Materials used for Rheostats

Rheostats are variable resistors or adjustable resistors. They are used to divide the voltage or control the current through a circuit. Rheostats are often used as power control devices – for example to control the speed of an electric motor, to control light intensity (make them brighter or dimmer), to control the temperature in electric oven and furnaces. Since rheostats dissipate energy (like all resistors), they are a type of passive electronic component.

A rheostat is represented in an electric circuit by the symbol given in the diagram below:
symbols of rheostats

Many rheostats are wire-wound and have a lengthy conductive material wire wrapped in spiral form on an insulating hollow cylinder. A typical wire-wound rheostat is shown in figure below-
wire-wound rheostat
Generally, the wire-wound rheostat is designed considering one volt per turn maximum. Materials used for making rheostats are high resistivity conducting materials.

However, the material may have large thermo-emf and a large value of temperature coefficient of resistance. But the material should meet to some special requirement such as high permissibly working temperature and low cost. As the material is material is required in bulk quantity have the cost of material becomes very important.

Properties Required in Material Used for Rheostats

  1. High resistivity
  2. High working temperature
  3. High corrosion resistance
  4. Suitable mechanical strength
  5. Suitable ductility to enable to make the wires
  6. Low cost

List of Materials Used for Rheostats

Following materials are used for rheostats-

  1. Platinum
  2. Constantan


Platinum is a chemical element. It is having the chemical symbol Pt and atomic no. 78. Platinum is least reactive metal. It has remarkable resistance to corrosion, even at high temperature. Therefore it is considered a noble metal. Platinum is a precious metal, it is very popular for making jewelry.

Properties of Platinum

  1. Resistivity: 10.50 µΩ -cm.
  2. Temperature coefficient of resistance: 0.003927 /oC.
  3. Melting point: 1768.30oC.
  4. Specific gravity: 21.45gm /cm3.
  5. High resistance to oxidation.
  6. High ductility.
  7. Highly malleable.
  8. Good mechanical strength.
  9. Good stability with temperature and mechanical stress.

Use of Platinum

  1. Platinum is an incredible material with high resistivity and melting point. It is very much suitable for electrical heating elements, rheostats. But due to very high cost, its use in electrical engineering is limited to laboratory furnaces with a working temperature of 1300oC, rheostats, and resistance thermometers.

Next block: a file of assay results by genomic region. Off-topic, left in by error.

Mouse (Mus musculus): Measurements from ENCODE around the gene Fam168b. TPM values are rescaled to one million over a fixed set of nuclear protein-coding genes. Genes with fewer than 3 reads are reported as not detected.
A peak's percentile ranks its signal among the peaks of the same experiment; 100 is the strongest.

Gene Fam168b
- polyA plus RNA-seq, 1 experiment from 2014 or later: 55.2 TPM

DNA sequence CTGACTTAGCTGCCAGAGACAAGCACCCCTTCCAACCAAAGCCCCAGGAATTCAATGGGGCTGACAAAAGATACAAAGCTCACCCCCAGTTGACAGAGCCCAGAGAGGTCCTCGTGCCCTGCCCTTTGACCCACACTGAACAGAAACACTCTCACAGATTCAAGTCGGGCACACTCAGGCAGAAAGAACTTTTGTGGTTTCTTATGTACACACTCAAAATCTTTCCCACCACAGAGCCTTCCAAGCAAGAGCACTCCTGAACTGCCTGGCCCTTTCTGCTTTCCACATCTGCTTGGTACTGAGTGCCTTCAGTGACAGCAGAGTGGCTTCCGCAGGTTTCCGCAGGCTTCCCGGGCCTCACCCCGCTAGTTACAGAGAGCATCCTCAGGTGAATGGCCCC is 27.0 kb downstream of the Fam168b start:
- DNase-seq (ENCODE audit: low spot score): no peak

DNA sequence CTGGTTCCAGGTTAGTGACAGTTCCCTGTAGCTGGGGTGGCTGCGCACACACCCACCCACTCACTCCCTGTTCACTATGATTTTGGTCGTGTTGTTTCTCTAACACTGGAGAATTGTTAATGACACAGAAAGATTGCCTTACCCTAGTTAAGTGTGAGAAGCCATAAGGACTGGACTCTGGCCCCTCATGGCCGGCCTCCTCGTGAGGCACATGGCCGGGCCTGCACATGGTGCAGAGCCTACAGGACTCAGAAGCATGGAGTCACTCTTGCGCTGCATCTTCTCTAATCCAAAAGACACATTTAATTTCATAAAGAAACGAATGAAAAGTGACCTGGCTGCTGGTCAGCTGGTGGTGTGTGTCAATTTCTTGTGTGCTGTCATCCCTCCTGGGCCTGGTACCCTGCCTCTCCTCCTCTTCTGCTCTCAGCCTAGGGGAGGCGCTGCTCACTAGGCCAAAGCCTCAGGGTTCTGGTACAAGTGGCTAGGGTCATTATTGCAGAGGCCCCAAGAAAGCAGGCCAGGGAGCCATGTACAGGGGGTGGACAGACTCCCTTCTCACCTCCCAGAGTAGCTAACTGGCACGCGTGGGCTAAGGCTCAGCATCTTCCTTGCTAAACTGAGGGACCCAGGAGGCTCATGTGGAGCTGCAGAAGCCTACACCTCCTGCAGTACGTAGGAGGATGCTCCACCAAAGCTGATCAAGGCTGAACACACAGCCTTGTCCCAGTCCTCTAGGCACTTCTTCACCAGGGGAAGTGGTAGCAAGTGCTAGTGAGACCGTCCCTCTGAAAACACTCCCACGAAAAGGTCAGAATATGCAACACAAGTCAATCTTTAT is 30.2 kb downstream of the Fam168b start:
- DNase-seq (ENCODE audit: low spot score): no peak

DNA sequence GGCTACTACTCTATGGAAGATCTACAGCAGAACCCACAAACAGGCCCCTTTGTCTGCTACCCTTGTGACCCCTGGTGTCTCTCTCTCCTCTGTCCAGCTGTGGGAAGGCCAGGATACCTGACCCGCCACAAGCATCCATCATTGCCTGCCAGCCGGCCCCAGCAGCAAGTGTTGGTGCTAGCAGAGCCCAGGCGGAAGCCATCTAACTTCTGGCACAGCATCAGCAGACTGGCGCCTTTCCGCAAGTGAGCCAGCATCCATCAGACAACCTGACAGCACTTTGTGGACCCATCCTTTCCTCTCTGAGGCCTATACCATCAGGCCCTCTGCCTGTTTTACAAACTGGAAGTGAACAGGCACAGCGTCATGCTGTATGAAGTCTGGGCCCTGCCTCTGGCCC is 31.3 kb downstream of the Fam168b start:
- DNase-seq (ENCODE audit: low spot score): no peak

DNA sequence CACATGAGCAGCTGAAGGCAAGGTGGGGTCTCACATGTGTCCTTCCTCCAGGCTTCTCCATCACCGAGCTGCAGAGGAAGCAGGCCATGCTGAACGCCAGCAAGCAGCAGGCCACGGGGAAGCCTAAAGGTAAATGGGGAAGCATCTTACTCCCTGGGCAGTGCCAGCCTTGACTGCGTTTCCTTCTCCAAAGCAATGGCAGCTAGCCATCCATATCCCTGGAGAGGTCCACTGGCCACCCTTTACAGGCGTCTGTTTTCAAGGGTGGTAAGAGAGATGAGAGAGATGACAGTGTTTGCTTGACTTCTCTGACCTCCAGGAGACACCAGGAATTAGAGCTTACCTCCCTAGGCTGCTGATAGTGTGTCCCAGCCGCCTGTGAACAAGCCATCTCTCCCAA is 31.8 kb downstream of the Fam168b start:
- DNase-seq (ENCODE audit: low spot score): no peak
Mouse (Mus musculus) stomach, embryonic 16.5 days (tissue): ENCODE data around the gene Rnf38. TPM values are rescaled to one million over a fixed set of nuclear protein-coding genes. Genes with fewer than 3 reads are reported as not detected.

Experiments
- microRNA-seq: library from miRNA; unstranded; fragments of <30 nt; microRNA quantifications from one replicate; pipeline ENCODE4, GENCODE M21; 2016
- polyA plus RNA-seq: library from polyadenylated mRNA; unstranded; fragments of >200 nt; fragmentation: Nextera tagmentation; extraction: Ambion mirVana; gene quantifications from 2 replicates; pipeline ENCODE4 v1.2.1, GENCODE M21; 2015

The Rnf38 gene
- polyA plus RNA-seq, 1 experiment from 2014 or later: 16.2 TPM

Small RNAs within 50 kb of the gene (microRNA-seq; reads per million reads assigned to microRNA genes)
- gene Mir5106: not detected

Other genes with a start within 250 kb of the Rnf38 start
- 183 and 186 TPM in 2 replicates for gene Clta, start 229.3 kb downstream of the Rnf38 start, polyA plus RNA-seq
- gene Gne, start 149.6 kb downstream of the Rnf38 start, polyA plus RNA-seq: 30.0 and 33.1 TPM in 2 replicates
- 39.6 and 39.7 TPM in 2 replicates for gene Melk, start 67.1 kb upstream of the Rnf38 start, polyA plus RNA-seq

2. Platinum is a precious metal, it is very popular for making jewelry.
  3. In medical platinum is used in chemotherapy for treatment of certain types of cancers.


Constant is a copper nickel alloy. Like manganin, it also having very low temperature coefficient of resistance (slightly higher than manganin). Therefore, its resistivity is also remains constant over wide range of temperature.

Composition of Constantan

Properties of Constantan

  1. Resistivity at 20oC: 50 µΩ -cm
  2. Temperature coefficient of resistance at 20oC: 0.00003 /oC.
  3. Melting point: 1300oC.
  4. Specific gravity: 8.9gm /cm3.
  5. High resistance to oxidation.
  6. Good mechanical strength.
  7. Good stability with temperature and mechanical stress.

Use of Constantan

  1. Constant is used for making electrical connections in instruments such as, shunt resistors (used in ammeters), series resisters (used in voltmeters), swamp resistors (to reduce thermal emf) etc.
  2. For making standard resistors.
  3. For making rheostats.
  4. Constant is being used as gauge alloy since very old time. Constantan is having very high strain sensitivity or gauge factor, very low temperature coefficient of resistance, good fatigue life and high elongation capability, which make it suitable for gauge .
  5. For making heating elements.

Compression of Materials used for Rheostats with Respect to Required Properties for Rheostats

Sl No.PropertyPlatinumConstantan
1Melting point (oC)1768.301300
2Resistivity (µΩ-cm) at 20oC10.5050
3Oxidation ResistanceHighHigh
4Thermal coefficient of expansion (/K)9.0 x 10-618.8 x 10-6
5Temperature coefficient of resistance (/oC) at 20oC0.0039270.00003
Want To Learn Faster? 🎓
Get electrical articles delivered to your inbox every week.
No credit card required—it’s 100% free.

About Electrical4U

Electrical4U is dedicated to the teaching and sharing of all things related to electrical and electronics engineering.

Leave a Comment